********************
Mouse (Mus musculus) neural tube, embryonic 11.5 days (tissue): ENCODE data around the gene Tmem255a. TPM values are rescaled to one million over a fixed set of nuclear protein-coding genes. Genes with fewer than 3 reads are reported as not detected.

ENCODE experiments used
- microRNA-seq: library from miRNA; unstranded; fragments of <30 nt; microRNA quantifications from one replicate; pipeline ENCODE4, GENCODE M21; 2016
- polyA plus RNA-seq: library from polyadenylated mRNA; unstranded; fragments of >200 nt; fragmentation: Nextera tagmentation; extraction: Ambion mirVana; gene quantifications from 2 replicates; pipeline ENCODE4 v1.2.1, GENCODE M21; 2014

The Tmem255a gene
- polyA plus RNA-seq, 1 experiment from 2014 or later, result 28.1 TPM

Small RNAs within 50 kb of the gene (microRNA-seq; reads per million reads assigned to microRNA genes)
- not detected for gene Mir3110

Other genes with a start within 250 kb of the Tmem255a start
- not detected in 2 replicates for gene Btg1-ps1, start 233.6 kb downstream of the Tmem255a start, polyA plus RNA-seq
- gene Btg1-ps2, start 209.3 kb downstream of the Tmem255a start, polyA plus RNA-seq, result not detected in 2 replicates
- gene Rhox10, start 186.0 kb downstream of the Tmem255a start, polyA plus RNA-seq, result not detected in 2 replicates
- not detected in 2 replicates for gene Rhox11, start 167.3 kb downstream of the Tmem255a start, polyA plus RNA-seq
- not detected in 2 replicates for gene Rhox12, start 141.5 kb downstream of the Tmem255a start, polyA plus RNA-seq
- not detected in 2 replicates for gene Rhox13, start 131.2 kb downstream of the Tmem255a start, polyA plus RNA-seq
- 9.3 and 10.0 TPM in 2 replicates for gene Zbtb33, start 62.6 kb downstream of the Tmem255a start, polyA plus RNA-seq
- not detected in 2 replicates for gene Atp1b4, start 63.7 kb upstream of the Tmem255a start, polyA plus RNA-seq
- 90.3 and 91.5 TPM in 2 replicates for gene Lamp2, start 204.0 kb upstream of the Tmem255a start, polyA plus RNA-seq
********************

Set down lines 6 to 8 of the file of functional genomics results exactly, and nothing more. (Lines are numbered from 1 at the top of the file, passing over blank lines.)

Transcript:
- polyA plus RNA-seq, 1 experiment from 2014 or later, result 28.1 TPM

Small RNAs within 50 kb of the gene (microRNA-seq; reads per million reads assigned to microRNA genes)
- not detected for gene Mir3110